It is an intriguing, not to say fascinating, past time to plough through the 19th century newspapers looking for fresh snippets of information on the Jack the Ripper case. Sometimes you encounter a location that was connected to the murders and get to see it from a different perspective. At other times you catch a glimpse of a name that you’ve seen time and time again in relation to the crimes, but you see that person involved in a different case or aspect of the case.
This is particularity so with the various detectives who pitted their wits against the unknown miscreant who was bringing chaos to the streets of East London throughout the autumn months of 1888.
RIPPER HUNTER SERGEANT WILLIAM THICKE
One of the names that turns up time and time again in the 19th century newspaper coverage of the Whitechapel murders is that of Detective Sergeant William Thick (sometimes spelt Thicke).
An experienced police officer, he had a reputation for taking no nonsense from the criminal fraternity of the East End of London.
So much so that his nickname in the area was Johnny Upright! In a previous article we looked at an arrest that he made on Commercial Street which, most certainly, shows that he was not a police officer to be trifled with. You can read the article via this link.
He was also the officer who insisted that John Pizer was the man known locally as Leather Apron and, as a result, he was the officer who got to arrest Pizer in September 1888 in the immediate aftermath of the murder of Annie Chapman. Unfortunately Pizer had cast iron alibis for the nights of the most recent murders and was quickly ruled out as a suspect.
Over the last few months we have been looking at other cases that the police officers who investigated Jack the Ripper worked on, both before and after the 1888 Whitechapl Murders, as this provides a terrific insight into their professional careers and into their personalities and characters.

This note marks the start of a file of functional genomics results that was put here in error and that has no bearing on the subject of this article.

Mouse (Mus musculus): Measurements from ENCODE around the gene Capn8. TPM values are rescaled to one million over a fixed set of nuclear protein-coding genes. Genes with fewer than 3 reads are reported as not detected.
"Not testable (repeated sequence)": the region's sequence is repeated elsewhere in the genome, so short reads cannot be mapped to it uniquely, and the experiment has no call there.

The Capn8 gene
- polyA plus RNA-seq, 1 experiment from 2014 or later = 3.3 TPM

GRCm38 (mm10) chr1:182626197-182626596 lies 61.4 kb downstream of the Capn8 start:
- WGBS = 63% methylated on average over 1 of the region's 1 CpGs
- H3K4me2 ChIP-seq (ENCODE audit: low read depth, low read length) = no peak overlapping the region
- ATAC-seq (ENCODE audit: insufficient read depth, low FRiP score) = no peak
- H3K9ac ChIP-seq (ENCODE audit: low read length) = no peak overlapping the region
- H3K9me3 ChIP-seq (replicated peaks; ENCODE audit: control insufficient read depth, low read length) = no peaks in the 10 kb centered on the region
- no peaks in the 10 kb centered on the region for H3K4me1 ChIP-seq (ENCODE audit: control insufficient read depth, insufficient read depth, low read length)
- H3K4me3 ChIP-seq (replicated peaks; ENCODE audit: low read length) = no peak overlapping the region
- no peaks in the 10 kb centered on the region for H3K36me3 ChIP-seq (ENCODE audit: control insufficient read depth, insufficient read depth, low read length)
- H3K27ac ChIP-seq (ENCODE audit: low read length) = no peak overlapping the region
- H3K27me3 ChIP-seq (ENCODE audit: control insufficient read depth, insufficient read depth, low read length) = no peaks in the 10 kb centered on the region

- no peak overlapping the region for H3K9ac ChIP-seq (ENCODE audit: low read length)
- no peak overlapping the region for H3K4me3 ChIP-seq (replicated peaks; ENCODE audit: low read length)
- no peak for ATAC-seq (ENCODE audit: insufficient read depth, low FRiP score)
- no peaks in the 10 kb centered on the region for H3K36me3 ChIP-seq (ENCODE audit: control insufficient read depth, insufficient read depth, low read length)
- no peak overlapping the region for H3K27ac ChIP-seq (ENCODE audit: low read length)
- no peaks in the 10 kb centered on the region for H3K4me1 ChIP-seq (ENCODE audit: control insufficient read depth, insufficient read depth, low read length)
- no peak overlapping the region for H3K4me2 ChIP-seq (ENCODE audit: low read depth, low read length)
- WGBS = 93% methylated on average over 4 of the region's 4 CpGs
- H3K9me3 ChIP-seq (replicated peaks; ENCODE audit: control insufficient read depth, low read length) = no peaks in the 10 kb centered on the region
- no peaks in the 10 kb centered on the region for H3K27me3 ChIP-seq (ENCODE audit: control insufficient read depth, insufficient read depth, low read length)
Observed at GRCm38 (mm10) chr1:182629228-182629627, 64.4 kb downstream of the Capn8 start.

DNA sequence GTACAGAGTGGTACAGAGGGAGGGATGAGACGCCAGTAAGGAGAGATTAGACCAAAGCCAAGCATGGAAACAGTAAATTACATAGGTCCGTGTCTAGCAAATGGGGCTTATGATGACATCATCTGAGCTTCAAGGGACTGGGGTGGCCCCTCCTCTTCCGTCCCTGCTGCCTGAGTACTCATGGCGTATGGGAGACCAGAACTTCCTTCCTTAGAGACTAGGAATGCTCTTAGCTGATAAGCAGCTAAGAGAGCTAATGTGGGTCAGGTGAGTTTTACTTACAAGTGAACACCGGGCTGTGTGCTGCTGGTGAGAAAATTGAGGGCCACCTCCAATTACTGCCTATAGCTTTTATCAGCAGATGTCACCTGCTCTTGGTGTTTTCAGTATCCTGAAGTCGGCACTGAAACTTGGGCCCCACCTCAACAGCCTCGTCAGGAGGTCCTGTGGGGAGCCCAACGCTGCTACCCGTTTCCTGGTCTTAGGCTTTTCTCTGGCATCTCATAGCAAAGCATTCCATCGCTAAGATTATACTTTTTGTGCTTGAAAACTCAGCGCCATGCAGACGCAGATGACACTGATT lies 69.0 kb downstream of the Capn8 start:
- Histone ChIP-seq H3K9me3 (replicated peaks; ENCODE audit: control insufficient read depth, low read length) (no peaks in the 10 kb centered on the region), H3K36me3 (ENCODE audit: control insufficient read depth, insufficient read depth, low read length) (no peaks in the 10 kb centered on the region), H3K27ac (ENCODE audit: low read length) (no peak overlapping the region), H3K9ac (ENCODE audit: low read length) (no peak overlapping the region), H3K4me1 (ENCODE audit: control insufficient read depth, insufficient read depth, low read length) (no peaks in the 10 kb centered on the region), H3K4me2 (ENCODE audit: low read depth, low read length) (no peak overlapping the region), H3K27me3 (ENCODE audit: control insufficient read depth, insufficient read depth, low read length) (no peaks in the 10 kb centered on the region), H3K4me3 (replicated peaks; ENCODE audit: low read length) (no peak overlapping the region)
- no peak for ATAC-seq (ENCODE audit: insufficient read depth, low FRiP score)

To that end, we bring you today several newspaper clippings of the cases that Sergeant Thick worked on.
So, without further ado, here are a few of those press cuttings. Hope you enjoy them.
CASES PRIOR TO THE JACK THE RIPPER MURDERS
PRIZE FIGHTERS IN COURT
In this case Sergeant Thicke had been instrumental in breaking up a prize fight and was reported giving evidence against the pugilists in court.
ALLEGED DRUGGING AND THEFT AT A CLUB
Another case he was involved in was when a man had been taken to a house by another and drugged in order that he could be robbed.
CASES AFTER THE JACK THE RIPPER MURDERS
THE DASTARDLY WHOLESALE TEA ROBBERY
In a dastardly robbery of 18 chests of tea in 1891, Thicke was singled out for mention from the magistrate at the subsequent court case for having recovered stolen jewellery.
THE GREAT ROBBERY AT LONDON BRIDGE
Sergeant Thicke’s name also crops up in press reports in a case that was heard at Southwark Police-court in 1891.
ATTEMPTED MURDER OF A DAUGHTER
A later case in 1891 must have well and truly turned Thicke’s stomach when a man by the name of William Brogan murdered his nine-year-old daughter and then attempted to commit suicide.
MORE WILL FOLLOW
So there you have a basic round up of the cases outside of the Jack the Ripper murders that Sergeant Thicke as involved in during his illustrious career.
I have always thought that, by just looking at the officers through their involvement with investigating the Jack the Ripper murders we are restricting ourselves to a fairly one-dimensional view of them.
I will continue to post press clippings about them as and when I find them. Who knows, there is even the possibility that, in the course of a later arrest, they may even have caught the ripper and not realised it! How’s that for a bizarre and intriguing thought?